We all trust our partners, colleagues, employees and advisers. But law firms are often hierarchical, so we can become too reliant on certain individuals. How can we avoid ‘key person risk’? Paul Bennett considers

A key risk in any law firm is from within. The legal press is littered with examples of things that have gone wrong involving trusted colleagues. When a firm contacts me for advice after the event, the questions are usually ‘What do we say to colleagues? Clients? What do we say to the regulator?’.

Managing key person risk helps ensure everyone knows to ask: ‘Are we sure that’s ok?’

Add to this the fact that law firms are often very hierarchical, with certain individuals seemingly above scrutiny, and having unfettered access, and/or very high profiles. This creates ‘key person risk’: when a firm becomes too reliant on that individual.

We all trust our partners, colleagues, employees and advisers. But ethically, is everyone on the same page? In order to manage this risk, you’ll need a delicate balance of trust, ethical thinking, and systems with safeguards. The Solicitors Regulation Authority (SRA) expects you to manage this risk, and ethical thinking is a good means of doing so.

The risk is real

The SRA Risk Outlook (Autumn 2018 update) noted: ‘Firms should carry out proper due diligence on potential employees. There have been two recent cases of fraudsters being employed by small firms and stealing client money.’ As part of their recruitment process, firms should check for staff who have a section 43 order against them. (Section 43 of the Solicitors Act 1974 permits the SRA to exclude non-solicitors from working in any firm regulated by the SRA.)

The Metropolitan Police’s booklet, The Little Book of Big Scams: Business Edition, identified that one in four businesses has been a victim of fraud within the last 12 months, and 56 per cent of the identified offenders were internal.

The insurer Travelers, in its ‘Guidance notes for legal practices’, states: ‘Theft, fraud and dishonesty are a risk for all businesses, but firms are doubly vulnerable. Not only do they often have significant amounts of money in their accounts, they are also at risk of being used to launder money… Sadly such [internal] fraud is sometimes perpetrated at the highest level in the firm and by senior and respected staff.’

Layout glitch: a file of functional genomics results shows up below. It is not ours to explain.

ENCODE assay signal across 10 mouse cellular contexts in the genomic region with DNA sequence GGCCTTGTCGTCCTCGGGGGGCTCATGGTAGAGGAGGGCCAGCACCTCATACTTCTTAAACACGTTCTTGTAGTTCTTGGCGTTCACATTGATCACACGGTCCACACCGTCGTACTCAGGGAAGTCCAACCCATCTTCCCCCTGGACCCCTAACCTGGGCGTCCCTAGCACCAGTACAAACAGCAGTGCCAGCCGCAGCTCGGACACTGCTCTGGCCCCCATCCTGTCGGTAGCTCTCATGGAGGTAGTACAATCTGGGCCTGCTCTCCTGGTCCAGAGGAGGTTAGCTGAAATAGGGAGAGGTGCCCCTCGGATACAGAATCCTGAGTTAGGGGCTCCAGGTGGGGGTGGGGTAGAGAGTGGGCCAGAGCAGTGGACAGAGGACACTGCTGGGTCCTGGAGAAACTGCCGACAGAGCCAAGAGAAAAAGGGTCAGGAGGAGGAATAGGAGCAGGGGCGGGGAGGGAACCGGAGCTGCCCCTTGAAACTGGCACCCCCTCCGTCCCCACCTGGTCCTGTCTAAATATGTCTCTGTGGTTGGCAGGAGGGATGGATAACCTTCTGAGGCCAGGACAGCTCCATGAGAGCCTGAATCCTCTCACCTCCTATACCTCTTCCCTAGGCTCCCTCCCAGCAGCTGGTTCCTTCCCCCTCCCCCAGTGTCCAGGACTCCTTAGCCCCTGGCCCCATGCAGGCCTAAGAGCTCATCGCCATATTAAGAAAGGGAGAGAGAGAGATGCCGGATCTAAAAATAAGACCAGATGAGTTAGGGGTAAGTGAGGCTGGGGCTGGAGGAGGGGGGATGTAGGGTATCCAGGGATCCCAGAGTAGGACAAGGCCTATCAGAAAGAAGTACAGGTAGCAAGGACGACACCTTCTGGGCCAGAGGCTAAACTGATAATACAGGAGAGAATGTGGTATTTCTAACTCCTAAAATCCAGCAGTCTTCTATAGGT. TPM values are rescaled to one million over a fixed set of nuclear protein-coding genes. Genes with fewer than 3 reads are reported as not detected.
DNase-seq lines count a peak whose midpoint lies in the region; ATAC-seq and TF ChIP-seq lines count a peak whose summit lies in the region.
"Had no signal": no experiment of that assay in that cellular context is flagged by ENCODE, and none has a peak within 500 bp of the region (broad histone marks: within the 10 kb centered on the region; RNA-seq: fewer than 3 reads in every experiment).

To put it bluntly, your colleagues are a threat.

The role of ethics

When you have key personnel, solicitors or not, in positions of trust, irrespective of the compliance regime, you will find they have to exercise judgement at some stage. Influencing how individuals behave is key: a person’s own ethical awareness hinders misconduct more effectively than a regulator’s rulebook. An ethical culture empowers colleagues to say: ‘Let’s check this.’

In the legal sector, we have for many years focused on a compliance culture in firms, not an ethical one. Regulators have talked of a compliance and risk management approach. Compliance focuses on rules, systems and processes. By contrast, in an ethical culture, the focus is on behaviours, decision making and judgement. The changes to the SRA regime in 2019 elevate judgement and ethics – it’s a subtle rebalancing in favour of an ethical element.

How to reduce the risk

When was the last time you had ethics training? Never, perhaps, or only for a couple of hours on your legal practice course 20 years ago? Training helps because it impacts on culture – it empowers junior colleagues to say: ‘I’m probably worrying over nothing, but Dave appears to have paid the wrong person and was very upset when I tried to check this. I’m worried about it.’

Ethics training embeds ethical thinking. It also gives the senior management team and compliance officers the chance to raise issues going forward with an ethical impact.

Processes should also have embedded ethical and control checks. For instance, each payment should have two authorisers, and a checklist of questions should be run through with each payment, including the following.

  • Why are we making this payment? (Think about the SRA’s focus on treating payments to third parties as potentially provision of a banking facility – so what is the underlying legal transaction?)
  • Am I satisfied the purpose is legitimate and on instructions?
  • Are the recipient details correct, and do they match the file records?
  • Ethically, can I show the reasons for authorising this payment if I’m asked to in six to 12 months?

Conduct file audits to genuinely assess the ethical risks on each file.

Additionally, ethics being embedded means excuses such as ‘It’s in dictation,’ or ‘I’m working on it at home,’ should be met with ‘Please let me have it for audit now and you can then have it back within a few hours’. There should be no hiding place.

Managing key person risk helps ensure everyone knows to ask: ‘Are we sure that’s ok?’